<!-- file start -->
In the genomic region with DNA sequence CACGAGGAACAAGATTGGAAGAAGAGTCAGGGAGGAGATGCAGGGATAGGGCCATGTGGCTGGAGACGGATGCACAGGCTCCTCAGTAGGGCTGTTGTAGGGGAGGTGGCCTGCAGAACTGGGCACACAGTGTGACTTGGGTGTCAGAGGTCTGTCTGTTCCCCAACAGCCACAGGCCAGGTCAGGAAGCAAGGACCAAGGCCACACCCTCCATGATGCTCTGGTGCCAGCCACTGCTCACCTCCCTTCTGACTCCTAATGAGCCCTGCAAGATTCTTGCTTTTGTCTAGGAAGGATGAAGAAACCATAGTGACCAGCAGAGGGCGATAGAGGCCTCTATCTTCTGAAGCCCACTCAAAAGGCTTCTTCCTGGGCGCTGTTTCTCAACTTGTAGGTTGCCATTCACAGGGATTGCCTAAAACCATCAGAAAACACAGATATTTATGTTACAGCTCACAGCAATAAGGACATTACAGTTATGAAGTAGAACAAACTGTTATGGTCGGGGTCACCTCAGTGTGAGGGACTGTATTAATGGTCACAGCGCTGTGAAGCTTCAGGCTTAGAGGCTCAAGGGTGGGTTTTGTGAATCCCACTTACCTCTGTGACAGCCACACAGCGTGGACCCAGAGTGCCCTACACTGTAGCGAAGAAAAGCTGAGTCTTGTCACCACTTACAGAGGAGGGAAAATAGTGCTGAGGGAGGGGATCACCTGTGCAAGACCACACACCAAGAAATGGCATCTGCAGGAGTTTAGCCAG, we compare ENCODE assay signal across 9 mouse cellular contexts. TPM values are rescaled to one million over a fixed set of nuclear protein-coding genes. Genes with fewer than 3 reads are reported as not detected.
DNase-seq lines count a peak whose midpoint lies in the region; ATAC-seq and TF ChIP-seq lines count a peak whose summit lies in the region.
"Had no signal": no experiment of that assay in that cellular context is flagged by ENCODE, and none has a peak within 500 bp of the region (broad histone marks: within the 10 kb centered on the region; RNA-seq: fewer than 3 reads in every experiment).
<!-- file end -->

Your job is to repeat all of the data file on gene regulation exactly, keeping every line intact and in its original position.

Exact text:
In the genomic region with DNA sequence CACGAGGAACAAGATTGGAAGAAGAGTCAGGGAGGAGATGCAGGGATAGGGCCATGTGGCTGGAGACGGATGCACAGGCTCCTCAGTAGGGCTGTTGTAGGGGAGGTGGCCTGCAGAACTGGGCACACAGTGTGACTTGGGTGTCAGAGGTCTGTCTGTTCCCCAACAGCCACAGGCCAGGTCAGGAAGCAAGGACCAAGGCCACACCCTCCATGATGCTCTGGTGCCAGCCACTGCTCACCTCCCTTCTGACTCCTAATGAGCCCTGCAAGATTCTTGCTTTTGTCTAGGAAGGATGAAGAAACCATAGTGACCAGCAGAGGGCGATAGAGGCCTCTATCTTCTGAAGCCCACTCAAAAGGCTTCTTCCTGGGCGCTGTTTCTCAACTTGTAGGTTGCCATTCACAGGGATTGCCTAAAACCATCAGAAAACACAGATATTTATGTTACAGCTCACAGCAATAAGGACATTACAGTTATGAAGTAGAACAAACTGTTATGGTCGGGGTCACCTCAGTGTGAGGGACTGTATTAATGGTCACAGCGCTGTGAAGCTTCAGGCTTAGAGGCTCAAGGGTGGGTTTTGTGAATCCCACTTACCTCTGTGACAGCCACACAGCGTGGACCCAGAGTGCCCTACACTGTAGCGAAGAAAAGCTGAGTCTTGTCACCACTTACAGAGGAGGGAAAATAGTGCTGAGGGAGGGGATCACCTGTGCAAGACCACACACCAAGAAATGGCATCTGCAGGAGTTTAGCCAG, we compare ENCODE assay signal across 9 mouse cellular contexts. TPM values are rescaled to one million over a fixed set of nuclear protein-coding genes. Genes with fewer than 3 reads are reported as not detected.
DNase-seq lines count a peak whose midpoint lies in the region; ATAC-seq and TF ChIP-seq lines count a peak whose summit lies in the region.
"Had no signal": no experiment of that assay in that cellular context is flagged by ENCODE, and none has a peak within 500 bp of the region (broad histone marks: within the 10 kb centered on the region; RNA-seq: fewer than 3 reads in every experiment).